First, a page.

The Minnesota Twins recently signed Willi Castro to a minor league contract. He won’t be the first-day shortstop, he probably won’t make the team, and in a perfect world, he’ll probably never see the big leagues in 2023. Having had a very imperfect 2022, Castro offers depth in several positions and has some intriguing skills worth noting. While digging I found some interesting things about Castro that I would like to share and found him to be a more familiar player than I initially thought.
Feature image via Tom Hagerty
So far in his career, Willi Castro hasn’t been a very productive Major League Baseball player. Through just over 300 games and 1,000 plate appearances, he’s slashing .245/.292/.381 (.673 OPS) with a 4.7% BB%, 24.1% K%, 86 wRC+ and -22 total DRS (defensive runs saved) at six different positions in 2,338 innings and 1.6 fWAR. Not to be redundant, but he’s been relatively unimpressive so far, hence why he was DFA for the Detroit Tigers and could only land a minor league contract.
So why would the Twins invest? For starters, minor league contracts carry almost no risk, meaning if the Twins cut it midway through the season, there are no negative consequences. Castro is a switch hitter who has been significantly better against left-handed throwing (career .711 OPS vs. LHP – .658 OPS vs. RHP). The Twins have been looking for more effective bats against left-handed pitchers, and he has experience in the Major League at six positions: 2B, SS, 3B and the three outfield spots. Additionally, Castro also has eye-catching athletic metrics. According to Statcast, his maximum sprint speed for his career is 115.4 mph, which was the 95th percentile in 2021. Statcast recorded his sprint speed in 2022 as the 78th percentile, and his arm strength marked in the 87th percentile, with his hardest throw reaching 97.0 MPH.
Can you think of any Twins players that look familiar to Willi Castro?
The player that came to mind is Danny Santana. Both players entered the big leagues with a bang, but their teams eventually moved on after both players failed to repeat their hot starts. Santana bounced back in the minor leagues and resurfaced as a utility man with another breakout season in 2019 but was largely unproductive outside of 2014 and 2019. Castro was outstanding in 2020 but has been relatively unproductive since and follows in Santana’s footsteps trying to survive in the Majors as a service man. He has about 800 more plate appearances than Castro, but their career numbers are similar in some areas.
Here are some very close stats for Castro and Santana:
OBP: .292 .296
BB%: 4.7% 4.8%
K%: 24.1% 25.6%
RC+: 86 85
xwOBA (.316 League average): .296 .290
Z-Swing % (Avg League 66.9%): 75.0% 74.5%
O-Swing %% (League average 28.4%): 39.8% 36.9%
Swing % (Avg League 47.1%): 56.7% 55.3%
Whiff % (league average 24.7%): 29.2% 29.7%
DRS to SS: -13 (696 innings) -15 (918 innings)
Sprint speed: 78th percentile (2022) 74th percentile (2021)
Arm strength: 87th percentile (2022) 96th percentile (2021)
What stands out from these numbers? The similarities between the two players are plate discipline and bat-to-ball ability. These players are medium-batting, low-walking, free-moving hitters with good raw power that hasn’t fully translated into game power, likely due to plate discipline or approach. They also compare similarly to athletes and defensively at shortstop.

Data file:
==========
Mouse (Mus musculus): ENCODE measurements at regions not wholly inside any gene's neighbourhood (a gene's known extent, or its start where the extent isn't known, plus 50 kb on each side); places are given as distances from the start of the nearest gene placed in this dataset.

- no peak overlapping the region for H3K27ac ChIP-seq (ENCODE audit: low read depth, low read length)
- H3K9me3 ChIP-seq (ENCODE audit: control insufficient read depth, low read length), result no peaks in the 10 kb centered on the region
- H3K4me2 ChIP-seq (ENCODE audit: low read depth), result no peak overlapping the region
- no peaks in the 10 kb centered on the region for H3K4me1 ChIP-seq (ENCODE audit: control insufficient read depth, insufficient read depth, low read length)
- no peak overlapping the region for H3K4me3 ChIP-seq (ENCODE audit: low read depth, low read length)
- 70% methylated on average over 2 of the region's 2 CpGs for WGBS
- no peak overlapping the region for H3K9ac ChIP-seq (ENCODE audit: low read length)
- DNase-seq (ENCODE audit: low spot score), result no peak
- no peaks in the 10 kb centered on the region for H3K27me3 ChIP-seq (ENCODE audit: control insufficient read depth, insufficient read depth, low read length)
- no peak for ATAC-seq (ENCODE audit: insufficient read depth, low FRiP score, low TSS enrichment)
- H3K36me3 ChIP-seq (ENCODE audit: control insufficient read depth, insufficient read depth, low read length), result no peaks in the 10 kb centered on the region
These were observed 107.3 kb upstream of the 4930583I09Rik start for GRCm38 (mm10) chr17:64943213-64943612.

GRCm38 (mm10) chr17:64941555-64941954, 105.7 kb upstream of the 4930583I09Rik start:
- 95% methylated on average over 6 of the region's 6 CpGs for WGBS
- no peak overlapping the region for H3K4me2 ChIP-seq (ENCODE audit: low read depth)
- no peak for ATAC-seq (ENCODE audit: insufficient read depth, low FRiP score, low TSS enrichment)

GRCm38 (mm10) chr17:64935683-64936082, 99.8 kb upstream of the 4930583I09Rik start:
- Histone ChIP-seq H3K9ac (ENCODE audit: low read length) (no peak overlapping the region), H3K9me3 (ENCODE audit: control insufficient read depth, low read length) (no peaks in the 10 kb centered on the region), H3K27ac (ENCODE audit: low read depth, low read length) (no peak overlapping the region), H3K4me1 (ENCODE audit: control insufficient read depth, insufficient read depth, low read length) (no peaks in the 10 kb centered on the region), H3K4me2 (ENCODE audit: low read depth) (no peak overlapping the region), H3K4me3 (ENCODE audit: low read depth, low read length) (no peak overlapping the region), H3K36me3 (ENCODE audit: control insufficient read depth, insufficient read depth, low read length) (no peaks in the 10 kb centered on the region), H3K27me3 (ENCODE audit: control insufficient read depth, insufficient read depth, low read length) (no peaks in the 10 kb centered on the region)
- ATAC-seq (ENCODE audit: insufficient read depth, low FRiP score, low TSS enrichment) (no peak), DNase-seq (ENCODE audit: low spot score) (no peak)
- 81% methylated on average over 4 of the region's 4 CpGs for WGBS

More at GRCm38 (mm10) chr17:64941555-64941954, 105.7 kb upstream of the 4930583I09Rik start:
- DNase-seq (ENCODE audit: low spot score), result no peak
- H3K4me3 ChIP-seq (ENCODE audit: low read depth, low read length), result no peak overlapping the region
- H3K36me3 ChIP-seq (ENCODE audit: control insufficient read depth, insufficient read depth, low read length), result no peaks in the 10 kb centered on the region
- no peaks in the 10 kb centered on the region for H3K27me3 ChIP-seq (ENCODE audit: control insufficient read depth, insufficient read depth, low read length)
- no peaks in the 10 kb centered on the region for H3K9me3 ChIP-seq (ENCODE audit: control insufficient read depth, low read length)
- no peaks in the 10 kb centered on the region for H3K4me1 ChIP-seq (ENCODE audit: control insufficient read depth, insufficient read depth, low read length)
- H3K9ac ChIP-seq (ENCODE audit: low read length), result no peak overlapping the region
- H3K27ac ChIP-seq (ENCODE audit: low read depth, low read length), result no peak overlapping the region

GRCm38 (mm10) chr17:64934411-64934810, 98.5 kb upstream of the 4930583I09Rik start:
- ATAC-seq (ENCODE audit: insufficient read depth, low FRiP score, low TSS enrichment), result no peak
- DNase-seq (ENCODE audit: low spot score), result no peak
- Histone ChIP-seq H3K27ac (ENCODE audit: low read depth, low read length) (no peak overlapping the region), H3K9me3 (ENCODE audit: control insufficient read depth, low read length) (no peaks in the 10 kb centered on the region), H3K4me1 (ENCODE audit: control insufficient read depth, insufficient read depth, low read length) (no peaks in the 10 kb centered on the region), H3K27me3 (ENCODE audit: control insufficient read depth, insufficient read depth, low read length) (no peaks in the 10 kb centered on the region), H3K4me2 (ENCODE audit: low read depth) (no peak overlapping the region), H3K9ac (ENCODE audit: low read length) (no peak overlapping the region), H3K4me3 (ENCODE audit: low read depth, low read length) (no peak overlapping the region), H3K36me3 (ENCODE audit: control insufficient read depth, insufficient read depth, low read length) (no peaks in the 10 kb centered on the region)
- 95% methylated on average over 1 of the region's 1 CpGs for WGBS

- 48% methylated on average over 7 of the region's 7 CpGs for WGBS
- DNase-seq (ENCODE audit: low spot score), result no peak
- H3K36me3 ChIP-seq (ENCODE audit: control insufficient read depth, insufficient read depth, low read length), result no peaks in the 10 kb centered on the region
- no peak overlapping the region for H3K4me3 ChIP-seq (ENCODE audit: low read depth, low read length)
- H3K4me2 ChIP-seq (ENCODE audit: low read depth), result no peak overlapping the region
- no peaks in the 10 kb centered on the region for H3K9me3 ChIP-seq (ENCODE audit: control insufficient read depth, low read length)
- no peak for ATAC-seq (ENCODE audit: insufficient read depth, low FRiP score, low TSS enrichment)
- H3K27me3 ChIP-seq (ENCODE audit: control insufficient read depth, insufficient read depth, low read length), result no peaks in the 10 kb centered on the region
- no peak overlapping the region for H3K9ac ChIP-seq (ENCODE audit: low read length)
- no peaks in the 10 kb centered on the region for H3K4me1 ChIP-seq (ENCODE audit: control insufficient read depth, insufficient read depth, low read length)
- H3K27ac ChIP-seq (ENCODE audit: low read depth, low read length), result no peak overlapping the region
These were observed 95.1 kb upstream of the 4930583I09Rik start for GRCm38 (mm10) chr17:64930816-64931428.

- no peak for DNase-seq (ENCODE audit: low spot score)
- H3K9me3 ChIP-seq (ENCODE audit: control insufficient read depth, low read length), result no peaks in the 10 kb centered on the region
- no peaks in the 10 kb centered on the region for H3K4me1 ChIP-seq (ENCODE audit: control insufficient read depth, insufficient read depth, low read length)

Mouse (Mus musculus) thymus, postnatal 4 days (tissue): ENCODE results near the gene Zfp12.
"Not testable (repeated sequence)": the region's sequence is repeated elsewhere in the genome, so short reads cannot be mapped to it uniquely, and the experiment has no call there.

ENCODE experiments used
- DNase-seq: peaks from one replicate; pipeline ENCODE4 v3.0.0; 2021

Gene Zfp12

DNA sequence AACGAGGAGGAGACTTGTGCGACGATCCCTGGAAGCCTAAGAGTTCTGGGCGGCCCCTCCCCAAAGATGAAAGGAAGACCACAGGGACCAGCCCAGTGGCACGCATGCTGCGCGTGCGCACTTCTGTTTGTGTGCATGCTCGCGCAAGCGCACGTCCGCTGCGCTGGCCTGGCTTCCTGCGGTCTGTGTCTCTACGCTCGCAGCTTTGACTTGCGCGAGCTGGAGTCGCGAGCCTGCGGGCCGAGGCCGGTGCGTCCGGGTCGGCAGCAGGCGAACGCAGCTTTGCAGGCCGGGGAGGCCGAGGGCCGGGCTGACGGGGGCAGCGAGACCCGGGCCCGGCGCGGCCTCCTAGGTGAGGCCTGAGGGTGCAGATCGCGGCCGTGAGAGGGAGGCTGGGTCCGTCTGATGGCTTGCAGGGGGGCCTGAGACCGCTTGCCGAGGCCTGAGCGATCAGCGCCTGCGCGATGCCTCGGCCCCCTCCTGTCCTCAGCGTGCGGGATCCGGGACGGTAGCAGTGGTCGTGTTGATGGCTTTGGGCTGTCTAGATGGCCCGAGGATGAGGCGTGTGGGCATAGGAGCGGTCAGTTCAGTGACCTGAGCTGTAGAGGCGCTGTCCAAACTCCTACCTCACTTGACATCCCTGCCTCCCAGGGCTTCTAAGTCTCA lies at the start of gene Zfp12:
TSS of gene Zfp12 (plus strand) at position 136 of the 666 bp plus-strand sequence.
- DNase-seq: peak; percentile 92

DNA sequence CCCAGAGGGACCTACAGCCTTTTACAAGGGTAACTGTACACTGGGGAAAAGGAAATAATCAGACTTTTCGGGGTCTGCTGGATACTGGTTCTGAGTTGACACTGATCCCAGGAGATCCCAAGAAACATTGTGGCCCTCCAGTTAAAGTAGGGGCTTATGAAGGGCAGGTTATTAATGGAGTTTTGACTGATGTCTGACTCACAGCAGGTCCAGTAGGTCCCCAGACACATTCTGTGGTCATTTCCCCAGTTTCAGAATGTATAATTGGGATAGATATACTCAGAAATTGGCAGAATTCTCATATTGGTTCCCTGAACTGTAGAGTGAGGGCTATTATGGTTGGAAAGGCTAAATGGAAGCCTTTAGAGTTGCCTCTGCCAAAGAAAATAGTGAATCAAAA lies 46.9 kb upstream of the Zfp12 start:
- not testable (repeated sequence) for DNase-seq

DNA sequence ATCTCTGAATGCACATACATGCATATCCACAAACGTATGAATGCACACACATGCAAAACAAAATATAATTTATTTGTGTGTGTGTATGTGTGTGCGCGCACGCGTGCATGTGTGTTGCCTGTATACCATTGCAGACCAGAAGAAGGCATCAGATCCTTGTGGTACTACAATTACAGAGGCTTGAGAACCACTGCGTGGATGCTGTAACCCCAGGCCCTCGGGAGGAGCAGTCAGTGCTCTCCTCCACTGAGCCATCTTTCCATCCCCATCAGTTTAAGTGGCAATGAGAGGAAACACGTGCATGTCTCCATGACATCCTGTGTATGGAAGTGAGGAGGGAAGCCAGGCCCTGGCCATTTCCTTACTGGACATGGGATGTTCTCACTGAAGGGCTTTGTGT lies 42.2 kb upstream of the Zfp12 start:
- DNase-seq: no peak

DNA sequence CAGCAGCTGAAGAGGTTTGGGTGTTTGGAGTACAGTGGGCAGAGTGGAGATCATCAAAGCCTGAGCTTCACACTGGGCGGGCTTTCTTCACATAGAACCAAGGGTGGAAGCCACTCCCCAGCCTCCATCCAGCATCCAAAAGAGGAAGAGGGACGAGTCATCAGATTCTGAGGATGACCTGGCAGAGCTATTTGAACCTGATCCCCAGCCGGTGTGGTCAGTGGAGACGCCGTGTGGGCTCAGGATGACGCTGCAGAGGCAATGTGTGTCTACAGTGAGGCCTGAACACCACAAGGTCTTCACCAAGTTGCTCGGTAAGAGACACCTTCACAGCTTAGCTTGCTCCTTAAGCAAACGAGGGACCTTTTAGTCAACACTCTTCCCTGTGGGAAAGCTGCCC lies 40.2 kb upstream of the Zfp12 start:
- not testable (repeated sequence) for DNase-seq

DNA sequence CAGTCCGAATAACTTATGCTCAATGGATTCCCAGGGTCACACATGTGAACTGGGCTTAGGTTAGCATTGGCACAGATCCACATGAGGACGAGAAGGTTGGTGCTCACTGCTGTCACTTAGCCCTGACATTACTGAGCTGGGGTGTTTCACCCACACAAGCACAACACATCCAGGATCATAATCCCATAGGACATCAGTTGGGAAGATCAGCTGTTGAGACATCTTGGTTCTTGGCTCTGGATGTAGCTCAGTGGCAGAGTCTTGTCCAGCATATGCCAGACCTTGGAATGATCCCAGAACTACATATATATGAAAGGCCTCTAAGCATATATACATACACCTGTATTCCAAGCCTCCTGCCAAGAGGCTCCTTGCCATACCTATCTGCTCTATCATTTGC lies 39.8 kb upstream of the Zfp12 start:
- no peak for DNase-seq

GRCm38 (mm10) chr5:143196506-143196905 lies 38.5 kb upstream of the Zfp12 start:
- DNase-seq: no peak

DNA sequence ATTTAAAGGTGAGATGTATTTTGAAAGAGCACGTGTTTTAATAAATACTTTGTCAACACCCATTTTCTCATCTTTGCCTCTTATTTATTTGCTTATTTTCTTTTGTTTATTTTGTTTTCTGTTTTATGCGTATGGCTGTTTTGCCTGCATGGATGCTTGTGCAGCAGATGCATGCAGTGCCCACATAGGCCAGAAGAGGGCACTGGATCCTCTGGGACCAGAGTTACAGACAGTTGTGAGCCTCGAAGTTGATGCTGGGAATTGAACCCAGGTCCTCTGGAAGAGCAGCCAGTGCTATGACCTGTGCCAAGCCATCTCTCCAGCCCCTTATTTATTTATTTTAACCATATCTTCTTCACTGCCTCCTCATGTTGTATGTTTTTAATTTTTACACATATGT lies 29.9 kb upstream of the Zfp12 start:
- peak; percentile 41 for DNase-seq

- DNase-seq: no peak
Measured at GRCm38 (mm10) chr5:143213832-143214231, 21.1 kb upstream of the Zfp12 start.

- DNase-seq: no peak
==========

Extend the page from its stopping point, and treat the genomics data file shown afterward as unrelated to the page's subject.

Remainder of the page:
So how do they differ as players? Castro and Santana use their athleticism quite differently. Santana, throughout his career, has two different 20 stolen base seasons and has a 75/101 (74.3% hit rate); Castro has stolen just 18 bases and is 18/28 (64.2% hit rate) in his career. Santana also hit for a bit more power than Castro so far; Santana’s career SLG is .413, Castro at .381 with ISO (SLG minus BA, league average .183) saying the same; Santana at .159 and Castro at .136. Castro has seen his athletic ability translate more to the defensive side of the ball. While neither player stayed at SS, Willi Castro turned into a viable defensive option in the outfield, which Santana never really did. DRS (0), UZR (0.1) and OAA (-1) all agree that in 724 innings, Castro is about an average outfielder in the league. They are less conclusive on Santana but overall are weak, totaling 1945 innings, with DRS having it at -7, UZR at -1.1 and OAA at 1.
This decision by the Twins has a negative undertone due to how the offseason has gone so far, but try not to let their failure in one area (or player) affect your judgment on Castro. He has some very enticing physical tools as well as spurts of major league success, not to mention that Detroit is one of the most pitcher-friendly parks in all of baseball. A deal with that kind of benefit on a minor league contract is good for the Twins. Although praising this signing seems contradictory as ideally he never leaves St. Paul, we are likely to see Castro at some point due to his versatility and the inevitability of injury. Whether you’re a fan of this movement or not, I hope this nugget has interested you in some way and I look forward to reading your thoughts on Willi Castro.
Links and definitions for some lesser known statistics:
Z-Swing%, O-Swing%: https://library.fangraphs.com/offense/plate-discipline/
Whiff %: total swings and misses/total swings
. Willi Castro is maybe familiar you think What young player shouldwe be optimistic as to the future